San Francisco ceramic artist Ilana Crispi invites you to experience the Tenderloin by sitting on it, drinking from it and eating out of it. Crispi has harvested dirt from a neighborhood park to make furniture and ceramic vessels for her installation Tenderloin Dirt Harvest: Please be seated on the ground.
“Most people I have spoken with demonstrate a visible disgust at the idea of touching the ground here, so through this installation I’m challenging people to experience a beautiful version of this neighborhood,” says Crispi.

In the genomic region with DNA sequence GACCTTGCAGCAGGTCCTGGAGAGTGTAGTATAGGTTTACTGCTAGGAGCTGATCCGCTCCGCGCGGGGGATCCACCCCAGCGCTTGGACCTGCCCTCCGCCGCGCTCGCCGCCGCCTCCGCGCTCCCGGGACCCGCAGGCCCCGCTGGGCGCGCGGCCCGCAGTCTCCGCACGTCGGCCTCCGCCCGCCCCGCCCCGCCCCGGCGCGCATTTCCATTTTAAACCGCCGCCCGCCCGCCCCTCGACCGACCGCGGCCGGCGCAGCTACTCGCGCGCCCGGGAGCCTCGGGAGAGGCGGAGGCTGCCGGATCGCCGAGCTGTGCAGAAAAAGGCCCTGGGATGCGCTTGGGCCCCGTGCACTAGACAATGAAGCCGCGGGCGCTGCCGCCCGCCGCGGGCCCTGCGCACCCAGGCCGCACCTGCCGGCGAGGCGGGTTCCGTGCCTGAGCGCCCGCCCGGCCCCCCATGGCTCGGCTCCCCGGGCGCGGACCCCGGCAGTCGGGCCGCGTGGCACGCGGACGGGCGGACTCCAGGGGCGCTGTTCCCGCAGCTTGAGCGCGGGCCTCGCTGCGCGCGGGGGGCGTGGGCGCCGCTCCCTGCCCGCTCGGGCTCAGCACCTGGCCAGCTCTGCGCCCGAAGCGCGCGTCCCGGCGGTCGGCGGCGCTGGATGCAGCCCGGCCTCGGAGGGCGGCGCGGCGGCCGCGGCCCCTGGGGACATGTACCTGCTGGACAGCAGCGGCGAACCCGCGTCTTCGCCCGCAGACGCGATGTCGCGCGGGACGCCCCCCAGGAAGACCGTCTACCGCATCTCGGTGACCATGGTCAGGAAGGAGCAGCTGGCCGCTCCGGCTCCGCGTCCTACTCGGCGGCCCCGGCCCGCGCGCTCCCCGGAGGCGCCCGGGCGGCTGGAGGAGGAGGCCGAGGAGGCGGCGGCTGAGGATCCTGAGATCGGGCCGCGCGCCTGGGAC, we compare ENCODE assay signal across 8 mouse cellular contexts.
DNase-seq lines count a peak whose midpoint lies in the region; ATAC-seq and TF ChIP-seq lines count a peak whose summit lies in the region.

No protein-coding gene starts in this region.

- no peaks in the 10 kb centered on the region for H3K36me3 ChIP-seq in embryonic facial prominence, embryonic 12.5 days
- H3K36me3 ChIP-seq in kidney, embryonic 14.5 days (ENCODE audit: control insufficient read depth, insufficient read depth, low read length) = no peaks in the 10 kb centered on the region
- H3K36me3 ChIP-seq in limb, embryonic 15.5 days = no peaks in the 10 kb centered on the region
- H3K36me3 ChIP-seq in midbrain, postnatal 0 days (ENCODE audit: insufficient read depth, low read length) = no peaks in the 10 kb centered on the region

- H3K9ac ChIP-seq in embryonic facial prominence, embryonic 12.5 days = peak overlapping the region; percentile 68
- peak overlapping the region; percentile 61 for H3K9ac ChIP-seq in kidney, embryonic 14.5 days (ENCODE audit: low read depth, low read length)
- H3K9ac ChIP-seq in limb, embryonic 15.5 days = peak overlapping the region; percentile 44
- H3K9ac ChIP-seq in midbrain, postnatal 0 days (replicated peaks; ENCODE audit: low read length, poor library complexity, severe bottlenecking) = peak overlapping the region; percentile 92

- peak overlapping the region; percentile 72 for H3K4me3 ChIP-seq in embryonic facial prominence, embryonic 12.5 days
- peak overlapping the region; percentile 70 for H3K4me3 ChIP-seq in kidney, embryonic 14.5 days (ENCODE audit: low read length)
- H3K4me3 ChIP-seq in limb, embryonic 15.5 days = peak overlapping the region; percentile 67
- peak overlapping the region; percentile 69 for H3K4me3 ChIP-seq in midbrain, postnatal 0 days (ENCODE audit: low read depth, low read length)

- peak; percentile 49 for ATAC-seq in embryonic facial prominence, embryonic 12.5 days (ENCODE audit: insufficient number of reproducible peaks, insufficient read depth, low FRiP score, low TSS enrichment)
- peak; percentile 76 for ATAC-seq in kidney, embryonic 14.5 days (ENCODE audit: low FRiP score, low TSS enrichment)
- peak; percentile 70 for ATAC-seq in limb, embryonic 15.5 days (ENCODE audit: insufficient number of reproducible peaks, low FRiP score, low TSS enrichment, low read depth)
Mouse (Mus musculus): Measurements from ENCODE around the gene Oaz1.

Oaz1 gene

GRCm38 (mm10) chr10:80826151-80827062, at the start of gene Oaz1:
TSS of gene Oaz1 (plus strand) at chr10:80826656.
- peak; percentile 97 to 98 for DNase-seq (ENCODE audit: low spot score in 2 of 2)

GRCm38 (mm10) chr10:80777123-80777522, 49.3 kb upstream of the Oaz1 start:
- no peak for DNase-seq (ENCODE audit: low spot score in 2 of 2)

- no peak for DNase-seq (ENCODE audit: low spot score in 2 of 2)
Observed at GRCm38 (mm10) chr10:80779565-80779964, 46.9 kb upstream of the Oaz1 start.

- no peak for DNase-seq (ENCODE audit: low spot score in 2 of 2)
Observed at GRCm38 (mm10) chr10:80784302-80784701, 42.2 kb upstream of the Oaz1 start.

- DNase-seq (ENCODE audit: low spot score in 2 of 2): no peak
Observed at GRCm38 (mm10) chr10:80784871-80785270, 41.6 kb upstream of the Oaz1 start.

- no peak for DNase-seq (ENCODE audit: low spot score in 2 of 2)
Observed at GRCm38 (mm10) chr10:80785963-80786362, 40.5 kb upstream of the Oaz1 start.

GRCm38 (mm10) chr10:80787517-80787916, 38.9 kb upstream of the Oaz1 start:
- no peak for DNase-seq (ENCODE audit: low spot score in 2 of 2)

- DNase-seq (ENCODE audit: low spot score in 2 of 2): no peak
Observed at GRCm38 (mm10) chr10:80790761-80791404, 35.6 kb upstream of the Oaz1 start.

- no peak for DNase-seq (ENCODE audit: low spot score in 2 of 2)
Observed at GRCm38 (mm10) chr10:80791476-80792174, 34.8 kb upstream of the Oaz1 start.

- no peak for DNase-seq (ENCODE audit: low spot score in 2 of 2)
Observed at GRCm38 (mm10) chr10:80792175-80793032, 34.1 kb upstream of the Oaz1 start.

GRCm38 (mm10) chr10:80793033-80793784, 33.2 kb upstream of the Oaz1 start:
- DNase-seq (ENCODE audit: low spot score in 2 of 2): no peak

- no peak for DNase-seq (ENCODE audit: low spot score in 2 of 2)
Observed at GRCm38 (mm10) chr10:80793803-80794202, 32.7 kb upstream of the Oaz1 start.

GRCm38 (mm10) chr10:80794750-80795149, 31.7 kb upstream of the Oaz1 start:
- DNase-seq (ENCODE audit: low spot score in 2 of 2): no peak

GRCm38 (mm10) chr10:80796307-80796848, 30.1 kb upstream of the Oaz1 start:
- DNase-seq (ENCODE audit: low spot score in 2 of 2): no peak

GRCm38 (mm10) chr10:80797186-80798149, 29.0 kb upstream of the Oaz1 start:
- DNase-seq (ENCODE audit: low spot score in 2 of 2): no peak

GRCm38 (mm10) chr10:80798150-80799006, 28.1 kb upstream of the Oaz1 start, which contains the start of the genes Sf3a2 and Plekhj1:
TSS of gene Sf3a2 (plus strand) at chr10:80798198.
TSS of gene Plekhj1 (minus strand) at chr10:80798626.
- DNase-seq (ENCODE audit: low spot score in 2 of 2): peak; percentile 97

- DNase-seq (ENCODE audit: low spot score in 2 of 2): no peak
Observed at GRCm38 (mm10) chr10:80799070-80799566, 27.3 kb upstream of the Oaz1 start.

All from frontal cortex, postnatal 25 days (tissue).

With permission of the City, Crispi harvested dirt from Boeddeker Park, a one-acre city-owned park in San Francisco’s Tenderloin district that is undergoing a major renovation. Crispi spent months testing the quality of the dirt and creating hundreds of test pieces, discovering that at just the right temperature the Tenderloin dirt melts and becomes a self glazing clay. Some of her pieces layer porcelain with the dirt, creating a stark contrast between the valuable — porcelain was once as valuable as gold — with the grotesque and soiled.
We were attracted to Ilana’s thoughtful, yet unexpected approach to exploring and excavating the history of the Tenderloin through its dirt. Her rigorous experimentation process and the resulting ceramic pieces are a celebration of the Tenderloin, past and present.